Use this URL to cite or link to this record in EThOS: http://ethos.bl.uk/OrderDetails.do?uin=uk.bl.ethos.366872
Title: Forensic firearms examination
Author: Hamby, James Edward
Awarding Body: University of Strathclyde
Current Institution: University of Strathclyde
Date of Award: 2001
Availability of Full Text:
Access through EThOS:
Access through Institution:
Abstract:
The history of forensic firearms examination was evaluated to determine how the field has developed during the past 200 years; especially within the past 100 years. As aresult of this evaluation, some related issues were identified for study. The economic and general uses of firearms reference collections were considered as the collections represent potential security considerations within forensic laboratories. A survey was conducted to determine how firearms examiners used their collections, as well as their receptivity to augmenting the collections with modem technology such as photographs and CD-ROM's. A world-wide survey resulted in responses from 110 forensic laboratories. Examiners stated that the collections were used for training, repairing damaged evidence firearms, and demonstration purposes, and whilst they were prepared to accept modem techriology to augment their collection, stated that such augmentation could not replace the actual collection. Research was conducted to partially answer some legal issues, such as Daubert, et al., by test firing bullets from consecutively rifled barrels to obtain best known 'match' and 'non-match' bullets. To date, some 201 examiners from several countries have evaluated the bullet test sets with no errors. Further research was conducted by test firing four cartridges from 617 similar 9mm Glock pistols and microscopically evaluating the fired cartridge casings to determine if they were identifiable to themselves and not the other casings. All of the casings were identifiable to themselves and not to the other 616 casings. Advances in technology have allowed the development of automated ballistics imaging systems. Research, using the previously cited test bullets and cartridge casings, was conducted to evaluate the capability of the various systems, in conjunction with the abilities offirearms examiners. Three different automated systems were used to evaluate the bullets from the l0-barrel test results. One automated system was used to evaluate the 617 cartridge casings, again with excellent results.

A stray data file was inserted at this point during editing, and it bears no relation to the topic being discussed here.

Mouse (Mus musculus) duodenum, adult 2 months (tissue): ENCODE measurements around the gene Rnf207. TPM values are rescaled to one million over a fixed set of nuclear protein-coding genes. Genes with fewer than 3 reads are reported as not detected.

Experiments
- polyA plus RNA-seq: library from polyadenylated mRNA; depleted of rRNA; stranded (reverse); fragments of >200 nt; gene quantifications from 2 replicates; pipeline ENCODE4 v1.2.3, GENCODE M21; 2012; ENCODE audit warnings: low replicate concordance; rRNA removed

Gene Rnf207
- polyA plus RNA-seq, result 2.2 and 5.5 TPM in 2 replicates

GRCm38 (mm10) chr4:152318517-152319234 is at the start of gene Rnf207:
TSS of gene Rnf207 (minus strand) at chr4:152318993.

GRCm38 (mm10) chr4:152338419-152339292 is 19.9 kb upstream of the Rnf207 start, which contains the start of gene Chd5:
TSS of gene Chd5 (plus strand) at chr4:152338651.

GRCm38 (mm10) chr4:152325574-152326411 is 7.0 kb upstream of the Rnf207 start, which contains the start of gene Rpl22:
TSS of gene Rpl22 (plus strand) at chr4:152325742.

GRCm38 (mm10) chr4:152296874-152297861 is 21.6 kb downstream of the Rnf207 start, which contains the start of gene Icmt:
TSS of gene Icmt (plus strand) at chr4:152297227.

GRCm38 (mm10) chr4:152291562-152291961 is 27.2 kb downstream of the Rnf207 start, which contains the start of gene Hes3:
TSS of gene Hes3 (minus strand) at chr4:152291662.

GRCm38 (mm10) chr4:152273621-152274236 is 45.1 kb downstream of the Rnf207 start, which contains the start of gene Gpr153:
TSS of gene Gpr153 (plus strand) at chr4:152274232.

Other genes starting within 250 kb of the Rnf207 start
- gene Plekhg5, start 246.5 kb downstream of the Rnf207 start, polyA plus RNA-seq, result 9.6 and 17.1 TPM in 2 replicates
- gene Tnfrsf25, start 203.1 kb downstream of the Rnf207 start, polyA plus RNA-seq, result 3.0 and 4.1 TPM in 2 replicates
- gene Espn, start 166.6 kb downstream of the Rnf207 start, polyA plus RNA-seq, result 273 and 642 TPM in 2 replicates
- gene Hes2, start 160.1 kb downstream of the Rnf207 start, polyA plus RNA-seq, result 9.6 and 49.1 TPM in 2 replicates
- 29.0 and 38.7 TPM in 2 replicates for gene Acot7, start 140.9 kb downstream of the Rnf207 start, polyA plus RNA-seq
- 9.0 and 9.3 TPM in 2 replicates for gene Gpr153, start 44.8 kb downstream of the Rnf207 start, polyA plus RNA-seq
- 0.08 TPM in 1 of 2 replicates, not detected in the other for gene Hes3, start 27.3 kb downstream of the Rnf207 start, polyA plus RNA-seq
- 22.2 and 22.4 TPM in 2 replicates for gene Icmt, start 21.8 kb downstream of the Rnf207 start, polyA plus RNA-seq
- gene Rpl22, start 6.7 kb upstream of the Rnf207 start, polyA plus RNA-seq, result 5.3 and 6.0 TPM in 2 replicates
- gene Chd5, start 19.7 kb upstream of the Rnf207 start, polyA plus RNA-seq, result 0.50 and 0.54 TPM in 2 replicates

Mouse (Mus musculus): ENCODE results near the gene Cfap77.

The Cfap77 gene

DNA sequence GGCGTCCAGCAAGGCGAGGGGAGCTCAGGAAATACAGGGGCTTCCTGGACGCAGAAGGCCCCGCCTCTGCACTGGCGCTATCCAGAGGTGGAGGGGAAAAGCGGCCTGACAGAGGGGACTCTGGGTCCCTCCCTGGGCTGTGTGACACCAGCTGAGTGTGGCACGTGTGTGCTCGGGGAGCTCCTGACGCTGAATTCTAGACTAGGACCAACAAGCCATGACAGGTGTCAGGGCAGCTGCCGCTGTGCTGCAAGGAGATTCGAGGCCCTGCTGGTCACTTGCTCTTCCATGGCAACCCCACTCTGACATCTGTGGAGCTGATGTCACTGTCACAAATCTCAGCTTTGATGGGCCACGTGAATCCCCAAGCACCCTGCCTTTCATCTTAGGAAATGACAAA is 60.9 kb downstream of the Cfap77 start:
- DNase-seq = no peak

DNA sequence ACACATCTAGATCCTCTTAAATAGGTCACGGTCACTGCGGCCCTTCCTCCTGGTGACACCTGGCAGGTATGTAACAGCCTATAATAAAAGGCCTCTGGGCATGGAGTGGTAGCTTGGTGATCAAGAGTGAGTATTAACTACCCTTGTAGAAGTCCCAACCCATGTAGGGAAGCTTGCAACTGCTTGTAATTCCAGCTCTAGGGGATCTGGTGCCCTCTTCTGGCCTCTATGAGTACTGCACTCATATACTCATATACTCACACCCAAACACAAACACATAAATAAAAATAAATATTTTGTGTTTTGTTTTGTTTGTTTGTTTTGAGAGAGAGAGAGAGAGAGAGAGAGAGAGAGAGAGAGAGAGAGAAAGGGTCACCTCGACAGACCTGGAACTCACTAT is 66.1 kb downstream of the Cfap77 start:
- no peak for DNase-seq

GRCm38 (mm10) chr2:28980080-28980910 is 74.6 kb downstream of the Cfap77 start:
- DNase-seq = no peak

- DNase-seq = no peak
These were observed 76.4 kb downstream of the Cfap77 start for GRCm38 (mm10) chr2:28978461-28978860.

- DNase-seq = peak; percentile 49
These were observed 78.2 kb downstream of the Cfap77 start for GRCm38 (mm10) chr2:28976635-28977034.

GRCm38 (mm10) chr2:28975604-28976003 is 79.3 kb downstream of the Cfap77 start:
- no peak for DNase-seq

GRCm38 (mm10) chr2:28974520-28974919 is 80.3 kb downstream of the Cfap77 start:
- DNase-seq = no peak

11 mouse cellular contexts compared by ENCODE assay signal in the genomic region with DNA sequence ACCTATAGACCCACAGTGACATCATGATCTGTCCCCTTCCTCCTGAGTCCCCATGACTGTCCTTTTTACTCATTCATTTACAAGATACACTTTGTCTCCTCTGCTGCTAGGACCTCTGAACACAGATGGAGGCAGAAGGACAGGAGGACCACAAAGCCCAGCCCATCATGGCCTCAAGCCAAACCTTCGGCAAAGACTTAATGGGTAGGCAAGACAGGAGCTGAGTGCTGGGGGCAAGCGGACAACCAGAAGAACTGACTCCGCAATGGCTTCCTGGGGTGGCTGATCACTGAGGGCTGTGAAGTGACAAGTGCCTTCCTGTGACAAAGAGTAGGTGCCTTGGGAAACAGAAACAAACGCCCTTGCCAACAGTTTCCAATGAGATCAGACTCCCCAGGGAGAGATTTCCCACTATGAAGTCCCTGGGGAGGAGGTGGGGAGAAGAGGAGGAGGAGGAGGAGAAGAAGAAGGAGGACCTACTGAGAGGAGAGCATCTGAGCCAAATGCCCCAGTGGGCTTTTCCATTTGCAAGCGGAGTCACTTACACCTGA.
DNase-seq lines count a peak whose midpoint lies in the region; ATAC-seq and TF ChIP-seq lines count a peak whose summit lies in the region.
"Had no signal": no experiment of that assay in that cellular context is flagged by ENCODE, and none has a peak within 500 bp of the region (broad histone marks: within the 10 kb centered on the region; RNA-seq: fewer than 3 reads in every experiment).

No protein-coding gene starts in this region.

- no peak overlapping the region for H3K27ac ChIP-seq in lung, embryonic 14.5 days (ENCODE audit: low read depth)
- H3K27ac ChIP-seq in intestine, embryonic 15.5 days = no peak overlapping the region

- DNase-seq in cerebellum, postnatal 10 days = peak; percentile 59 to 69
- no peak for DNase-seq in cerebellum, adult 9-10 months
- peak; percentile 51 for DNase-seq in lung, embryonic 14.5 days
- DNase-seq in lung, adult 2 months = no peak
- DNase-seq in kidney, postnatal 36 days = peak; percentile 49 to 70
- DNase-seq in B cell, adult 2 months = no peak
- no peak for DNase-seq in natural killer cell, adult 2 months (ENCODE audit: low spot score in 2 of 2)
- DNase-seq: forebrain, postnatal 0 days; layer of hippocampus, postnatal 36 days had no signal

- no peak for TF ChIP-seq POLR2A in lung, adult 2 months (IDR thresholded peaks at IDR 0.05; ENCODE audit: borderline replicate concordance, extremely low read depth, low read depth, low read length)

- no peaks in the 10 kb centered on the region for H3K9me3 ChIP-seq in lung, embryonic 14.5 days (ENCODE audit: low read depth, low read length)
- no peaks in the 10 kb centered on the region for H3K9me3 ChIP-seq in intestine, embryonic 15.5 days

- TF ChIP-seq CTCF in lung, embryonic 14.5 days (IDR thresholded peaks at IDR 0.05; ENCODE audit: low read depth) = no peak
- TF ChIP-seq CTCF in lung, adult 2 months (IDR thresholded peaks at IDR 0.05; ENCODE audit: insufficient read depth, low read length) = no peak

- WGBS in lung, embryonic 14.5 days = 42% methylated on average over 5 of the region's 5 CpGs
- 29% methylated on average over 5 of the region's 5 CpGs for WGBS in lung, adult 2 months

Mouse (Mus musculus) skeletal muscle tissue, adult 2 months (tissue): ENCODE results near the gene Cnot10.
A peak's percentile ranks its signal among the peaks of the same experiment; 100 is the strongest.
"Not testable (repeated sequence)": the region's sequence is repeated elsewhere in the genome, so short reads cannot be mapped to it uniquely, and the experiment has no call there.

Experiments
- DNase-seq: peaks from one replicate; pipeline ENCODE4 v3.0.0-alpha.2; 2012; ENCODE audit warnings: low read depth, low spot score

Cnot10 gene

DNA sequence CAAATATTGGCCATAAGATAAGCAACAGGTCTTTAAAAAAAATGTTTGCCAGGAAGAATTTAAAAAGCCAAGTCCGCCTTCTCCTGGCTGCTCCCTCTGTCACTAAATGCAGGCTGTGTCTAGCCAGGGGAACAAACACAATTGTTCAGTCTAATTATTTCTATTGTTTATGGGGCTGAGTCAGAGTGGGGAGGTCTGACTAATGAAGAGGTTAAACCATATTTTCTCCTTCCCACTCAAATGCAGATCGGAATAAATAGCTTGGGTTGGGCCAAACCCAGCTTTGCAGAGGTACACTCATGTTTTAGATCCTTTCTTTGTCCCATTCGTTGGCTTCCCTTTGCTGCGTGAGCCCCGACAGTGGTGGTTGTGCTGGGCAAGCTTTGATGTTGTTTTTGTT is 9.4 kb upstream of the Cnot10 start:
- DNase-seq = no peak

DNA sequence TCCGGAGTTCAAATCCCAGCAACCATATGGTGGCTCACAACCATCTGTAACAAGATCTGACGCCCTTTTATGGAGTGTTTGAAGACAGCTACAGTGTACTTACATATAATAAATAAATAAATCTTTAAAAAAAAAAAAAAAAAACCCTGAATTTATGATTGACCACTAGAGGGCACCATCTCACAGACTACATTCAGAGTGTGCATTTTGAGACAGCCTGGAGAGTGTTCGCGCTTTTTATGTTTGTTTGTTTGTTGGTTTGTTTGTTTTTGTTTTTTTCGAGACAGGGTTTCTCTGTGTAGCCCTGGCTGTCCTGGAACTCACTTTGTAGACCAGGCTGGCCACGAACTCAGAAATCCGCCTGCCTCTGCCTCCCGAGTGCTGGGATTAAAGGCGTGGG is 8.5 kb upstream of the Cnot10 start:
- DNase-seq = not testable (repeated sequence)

Supervisor: Not available Sponsor: Not available
Qualification Name: Thesis (Ph.D.) Qualification Level: Doctoral
EThOS ID: uk.bl.ethos.366872  DOI: Not available
Keywords: Guns; Pistols; Bullets; Ballistics; Science Law Law enforcement Prisons
Share: